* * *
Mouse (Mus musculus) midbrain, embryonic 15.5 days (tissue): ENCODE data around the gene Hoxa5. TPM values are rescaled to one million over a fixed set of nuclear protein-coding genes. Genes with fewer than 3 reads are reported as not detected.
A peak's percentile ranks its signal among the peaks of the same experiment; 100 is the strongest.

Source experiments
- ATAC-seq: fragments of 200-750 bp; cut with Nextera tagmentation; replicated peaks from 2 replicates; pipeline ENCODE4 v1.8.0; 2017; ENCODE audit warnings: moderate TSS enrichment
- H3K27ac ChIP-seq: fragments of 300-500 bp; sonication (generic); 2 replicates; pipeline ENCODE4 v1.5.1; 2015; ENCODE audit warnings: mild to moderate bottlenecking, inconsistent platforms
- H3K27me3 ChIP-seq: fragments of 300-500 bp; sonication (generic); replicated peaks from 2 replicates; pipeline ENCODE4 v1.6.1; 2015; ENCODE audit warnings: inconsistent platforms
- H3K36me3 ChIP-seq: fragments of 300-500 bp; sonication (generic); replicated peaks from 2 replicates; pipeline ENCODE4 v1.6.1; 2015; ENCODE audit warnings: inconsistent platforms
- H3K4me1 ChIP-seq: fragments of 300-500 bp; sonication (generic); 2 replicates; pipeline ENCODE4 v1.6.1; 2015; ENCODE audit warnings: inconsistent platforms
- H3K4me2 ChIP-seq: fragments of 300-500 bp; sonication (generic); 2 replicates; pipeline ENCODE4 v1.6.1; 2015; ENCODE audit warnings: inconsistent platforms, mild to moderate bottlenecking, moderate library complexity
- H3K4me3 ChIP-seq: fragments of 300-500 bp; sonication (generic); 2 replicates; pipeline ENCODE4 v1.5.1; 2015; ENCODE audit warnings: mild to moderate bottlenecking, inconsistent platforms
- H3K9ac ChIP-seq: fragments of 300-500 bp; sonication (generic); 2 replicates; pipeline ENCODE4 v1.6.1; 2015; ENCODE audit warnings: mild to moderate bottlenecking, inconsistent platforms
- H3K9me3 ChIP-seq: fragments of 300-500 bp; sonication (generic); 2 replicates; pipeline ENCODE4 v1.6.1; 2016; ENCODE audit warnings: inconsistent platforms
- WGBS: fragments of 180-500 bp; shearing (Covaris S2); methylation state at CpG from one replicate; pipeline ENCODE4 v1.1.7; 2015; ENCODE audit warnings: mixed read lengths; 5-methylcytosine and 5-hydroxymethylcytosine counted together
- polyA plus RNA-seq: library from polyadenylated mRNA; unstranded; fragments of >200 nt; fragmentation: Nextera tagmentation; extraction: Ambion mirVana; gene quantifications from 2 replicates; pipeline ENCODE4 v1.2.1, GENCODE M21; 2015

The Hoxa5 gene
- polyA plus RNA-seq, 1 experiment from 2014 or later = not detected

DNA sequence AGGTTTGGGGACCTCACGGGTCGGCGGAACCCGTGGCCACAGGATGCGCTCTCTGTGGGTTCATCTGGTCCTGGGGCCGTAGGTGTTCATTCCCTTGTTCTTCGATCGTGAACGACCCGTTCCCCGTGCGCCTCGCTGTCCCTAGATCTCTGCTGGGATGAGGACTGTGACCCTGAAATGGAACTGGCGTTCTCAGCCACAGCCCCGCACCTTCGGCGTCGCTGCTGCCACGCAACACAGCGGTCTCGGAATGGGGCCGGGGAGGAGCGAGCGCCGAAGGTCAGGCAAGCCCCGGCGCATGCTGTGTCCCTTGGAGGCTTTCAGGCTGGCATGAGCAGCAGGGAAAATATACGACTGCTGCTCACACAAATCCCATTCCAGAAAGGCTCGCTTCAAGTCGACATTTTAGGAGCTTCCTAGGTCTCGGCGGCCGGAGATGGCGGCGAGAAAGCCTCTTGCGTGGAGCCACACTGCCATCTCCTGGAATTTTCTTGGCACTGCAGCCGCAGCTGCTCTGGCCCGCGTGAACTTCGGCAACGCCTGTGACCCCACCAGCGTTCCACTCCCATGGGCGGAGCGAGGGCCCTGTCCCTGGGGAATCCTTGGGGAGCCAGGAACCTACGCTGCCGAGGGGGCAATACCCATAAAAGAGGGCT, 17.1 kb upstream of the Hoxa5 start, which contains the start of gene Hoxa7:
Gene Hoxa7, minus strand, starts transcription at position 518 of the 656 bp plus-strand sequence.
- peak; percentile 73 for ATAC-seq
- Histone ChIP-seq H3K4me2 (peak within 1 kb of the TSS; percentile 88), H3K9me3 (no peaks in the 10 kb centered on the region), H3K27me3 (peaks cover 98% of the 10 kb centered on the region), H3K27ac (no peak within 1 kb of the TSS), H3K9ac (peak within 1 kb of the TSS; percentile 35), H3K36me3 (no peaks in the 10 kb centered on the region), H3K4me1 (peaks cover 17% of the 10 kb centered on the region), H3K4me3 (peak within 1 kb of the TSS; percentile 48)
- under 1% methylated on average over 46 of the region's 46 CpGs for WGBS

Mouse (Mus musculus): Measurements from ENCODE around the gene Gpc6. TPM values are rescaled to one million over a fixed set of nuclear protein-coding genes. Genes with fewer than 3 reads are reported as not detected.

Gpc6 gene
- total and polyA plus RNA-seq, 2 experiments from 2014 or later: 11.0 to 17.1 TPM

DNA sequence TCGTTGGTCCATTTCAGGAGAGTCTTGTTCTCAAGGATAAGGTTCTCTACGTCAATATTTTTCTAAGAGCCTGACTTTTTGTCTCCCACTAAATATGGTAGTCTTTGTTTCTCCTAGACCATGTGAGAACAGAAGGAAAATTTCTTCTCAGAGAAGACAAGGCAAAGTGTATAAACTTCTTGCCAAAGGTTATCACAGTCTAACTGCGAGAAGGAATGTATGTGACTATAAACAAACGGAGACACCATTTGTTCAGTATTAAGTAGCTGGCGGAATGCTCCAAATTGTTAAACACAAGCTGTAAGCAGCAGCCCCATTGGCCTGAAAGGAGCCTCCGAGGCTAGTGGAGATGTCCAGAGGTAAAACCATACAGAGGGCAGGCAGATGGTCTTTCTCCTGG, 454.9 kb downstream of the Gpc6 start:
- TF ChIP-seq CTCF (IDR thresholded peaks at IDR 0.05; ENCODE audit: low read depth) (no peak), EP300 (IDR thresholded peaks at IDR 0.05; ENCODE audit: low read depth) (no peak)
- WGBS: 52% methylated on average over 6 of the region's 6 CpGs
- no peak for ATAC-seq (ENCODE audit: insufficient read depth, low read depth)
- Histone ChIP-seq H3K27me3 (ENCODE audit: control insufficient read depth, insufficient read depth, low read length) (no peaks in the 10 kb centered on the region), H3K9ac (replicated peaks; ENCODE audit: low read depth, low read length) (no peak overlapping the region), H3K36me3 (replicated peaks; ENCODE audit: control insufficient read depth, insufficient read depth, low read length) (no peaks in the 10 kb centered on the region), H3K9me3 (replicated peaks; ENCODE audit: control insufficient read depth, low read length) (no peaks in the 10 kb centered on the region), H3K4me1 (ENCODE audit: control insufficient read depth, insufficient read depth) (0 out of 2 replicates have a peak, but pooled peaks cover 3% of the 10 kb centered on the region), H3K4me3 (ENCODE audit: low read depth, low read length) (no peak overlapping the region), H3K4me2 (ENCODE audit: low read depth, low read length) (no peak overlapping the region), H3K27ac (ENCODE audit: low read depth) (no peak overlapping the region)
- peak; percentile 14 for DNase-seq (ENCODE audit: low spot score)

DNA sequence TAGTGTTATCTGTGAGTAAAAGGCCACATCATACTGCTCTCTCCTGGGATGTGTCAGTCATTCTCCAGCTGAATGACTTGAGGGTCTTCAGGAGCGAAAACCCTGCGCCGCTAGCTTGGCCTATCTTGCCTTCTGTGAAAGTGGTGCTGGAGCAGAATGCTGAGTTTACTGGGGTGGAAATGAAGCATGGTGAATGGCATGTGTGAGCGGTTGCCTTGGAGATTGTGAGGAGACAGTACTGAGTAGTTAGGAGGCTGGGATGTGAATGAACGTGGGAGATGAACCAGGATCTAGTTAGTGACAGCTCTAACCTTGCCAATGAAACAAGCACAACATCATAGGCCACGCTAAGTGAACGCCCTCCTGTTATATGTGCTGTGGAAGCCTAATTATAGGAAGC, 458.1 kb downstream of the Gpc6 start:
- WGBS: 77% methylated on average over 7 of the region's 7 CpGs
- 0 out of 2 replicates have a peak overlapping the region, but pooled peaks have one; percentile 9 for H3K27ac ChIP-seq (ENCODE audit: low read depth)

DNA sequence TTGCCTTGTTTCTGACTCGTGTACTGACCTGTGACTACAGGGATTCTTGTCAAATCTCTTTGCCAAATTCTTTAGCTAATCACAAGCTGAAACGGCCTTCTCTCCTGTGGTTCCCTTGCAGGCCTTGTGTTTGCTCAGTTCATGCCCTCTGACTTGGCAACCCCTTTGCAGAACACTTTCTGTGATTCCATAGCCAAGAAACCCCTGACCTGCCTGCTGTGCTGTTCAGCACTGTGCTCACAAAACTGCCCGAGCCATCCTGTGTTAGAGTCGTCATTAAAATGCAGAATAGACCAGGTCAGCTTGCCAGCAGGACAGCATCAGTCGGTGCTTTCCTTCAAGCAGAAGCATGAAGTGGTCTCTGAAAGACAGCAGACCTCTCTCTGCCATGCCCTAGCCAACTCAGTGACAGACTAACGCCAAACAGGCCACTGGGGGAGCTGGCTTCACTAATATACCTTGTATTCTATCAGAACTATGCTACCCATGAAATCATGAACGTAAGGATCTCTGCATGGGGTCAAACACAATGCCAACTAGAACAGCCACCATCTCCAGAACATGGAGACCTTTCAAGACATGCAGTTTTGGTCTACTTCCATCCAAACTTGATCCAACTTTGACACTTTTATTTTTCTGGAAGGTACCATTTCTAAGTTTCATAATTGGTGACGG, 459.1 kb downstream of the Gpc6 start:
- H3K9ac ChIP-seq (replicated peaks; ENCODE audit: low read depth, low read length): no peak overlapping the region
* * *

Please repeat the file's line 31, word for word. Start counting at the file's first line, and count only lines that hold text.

DNA sequence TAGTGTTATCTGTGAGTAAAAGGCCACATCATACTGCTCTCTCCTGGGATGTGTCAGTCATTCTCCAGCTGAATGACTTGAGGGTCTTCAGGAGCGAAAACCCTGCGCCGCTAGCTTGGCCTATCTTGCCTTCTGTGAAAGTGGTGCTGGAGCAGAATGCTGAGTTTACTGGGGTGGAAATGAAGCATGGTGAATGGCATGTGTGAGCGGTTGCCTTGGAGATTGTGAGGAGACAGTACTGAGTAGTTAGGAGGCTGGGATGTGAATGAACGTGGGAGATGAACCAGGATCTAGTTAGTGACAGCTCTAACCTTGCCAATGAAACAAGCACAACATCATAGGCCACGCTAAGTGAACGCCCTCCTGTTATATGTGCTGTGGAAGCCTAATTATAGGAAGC, 458.1 kb downstream of the Gpc6 start: